- Darwin Deez
The existential psychologist Rollo May would begin every session with this non-geographical-oriented question: “Where are you?”
Upon learning about Darwin Smith’s love of existentialism—add that to his off-kilter inclinations and wry sense of humor—this query seemed like the best way to start what would hopefully be a provocative interview.
“So, where are you?”
“Oh, um, I think I get it. I’m going 55 mph through Virginia, driving,” the frontman of Darwin Deez says by phone. Um, is that a metaphor? Nope.
Well, if the guitarist and lyricist had understood the question, he would have probably said he was experiencing a bit of freedom after a time of incarceration—metaphorically, of course.
This sentiment is represented on the album cover for Darwin Deez’s sophomore LP, Songs for Imaginative People. It’s a mugshot with Smith holding, rather than a serial number, a score of the vocal melody in the coda (“ ’Cause all anybody knows/ is how the jingle goes”) from album opener “(800) HUMAN.”
The cover art, along with the photos in the liner notes (Smith’s arm handcuffed to a guitar; a gross lunch tray with a 1/4-inch jack coming out of the meatballs; several stomp boxes, one holding cigarettes, etc.), allude to a “fictional prison based around music,” Smith says. “It represents my life in the past year—a slave to the music.”
Smith moved from New York City to Asheville, N.C., to write and record Songs for Imaginative People. He says he felt isolated, but that gave him complete freedom to get all artsy on his follow-up to his self-titled debut, an album that earned Smith big-time U.K. popularity and indie-rock cred with its bubbly singles and hip, DIY music videos for “Constellations,” “Radar Detector” and “Up In the Clouds.” With little variation in tone or tempo, his debut was singular in its specific production styles, but it allowed him to “establish an identity.”
This time around, though, Smith, far removed from the hustle and bustle, spread out—literally, lyrically and sonically. On Songs for Imaginative People, he finds more confidence in his voice, dabbles more in lead-guitar shredding and offers up more variation in song style, while still relying heavily on his intelligent pop sentimentality—it’s more in the vein of Avril Lavigne and Alanis Morissette than Grizzly Bear or Wavves, he says. Smith is decidedly making pop music—but one level deeper, which he achieves with his signature lyrical style.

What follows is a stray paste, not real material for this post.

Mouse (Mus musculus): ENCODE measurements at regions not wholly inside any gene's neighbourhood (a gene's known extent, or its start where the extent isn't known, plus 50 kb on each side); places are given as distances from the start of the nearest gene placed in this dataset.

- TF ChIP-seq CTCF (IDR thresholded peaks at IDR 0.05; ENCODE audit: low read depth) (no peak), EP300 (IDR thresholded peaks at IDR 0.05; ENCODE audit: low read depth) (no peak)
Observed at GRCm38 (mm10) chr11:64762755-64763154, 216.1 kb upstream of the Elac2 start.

Smith is a clever craftsman of lyrics with many turns of phrase—sometimes hinging on one word—and an expert use of plenty of puns.
“Well, I think there’s definitely better ways of making poetry and lyrics. But there are a lot of lyricists that will never use a pun, and, sometimes, I wonder about their intelligence,” Smith says, adding that the pun conveys a certain level of wit and irony, which he really wants to impart to his audience and critics alike.
“I think the most effective, and the least pretentious, way to write lyrics is in the [American pop] vernacular, which means puns and cliches,” he continues.
“Alice” is a prime example of Smith being overt with his literary devices. In the jovial, jangly tune about long-distance love not working out, Smith sings, “You’re pitcher perfect in this light beer” and “You have monopolized cute/ but talk about trivial pursuit.” He says, “The puns were an easy way to get going in the writing process.”
In other songs, he’s more sly, like with the cliche in “All in the Wrist,” a song that Smith says is “basically my version of Bobby McFerrin’s ‘Don’t Worry, Be Happy.’ ”
“All in the Wrist” holds one of my favorite verses—somewhat reminiscent of e.e. cummings—from Songs for Imaginative People: “But the long way is never the wrong way when it’s homeward/ To be happy, yeah if you ask me, is only a matter of homework/ And it’s all in the wrist/ Care do not I you my words can twist/ ’Cause it’s easy, so easy that you might miss.”
“This is kind of the deepest level of dogmatism that I’ve been indoctrinated to believe in,” Smith says. “From a spiritual point of view, sinners and saints, we’re all going to figure shit out eventually. We’re all going to achieve enlightenment.”
Even in the album’s few dark, down & out blues-induced moments, there’s a feeling of hope. Smith’s music—poppy and fun—matches his ethos: “I believe that the recipe for happiness is ‘Don’t worry, be happy.’ ”Â
w/ Caged Animals, Hang Time
741 S. Kilby Court (330 West)
Friday, March 1, 7 p.m.
$10 in advance, $12 day of show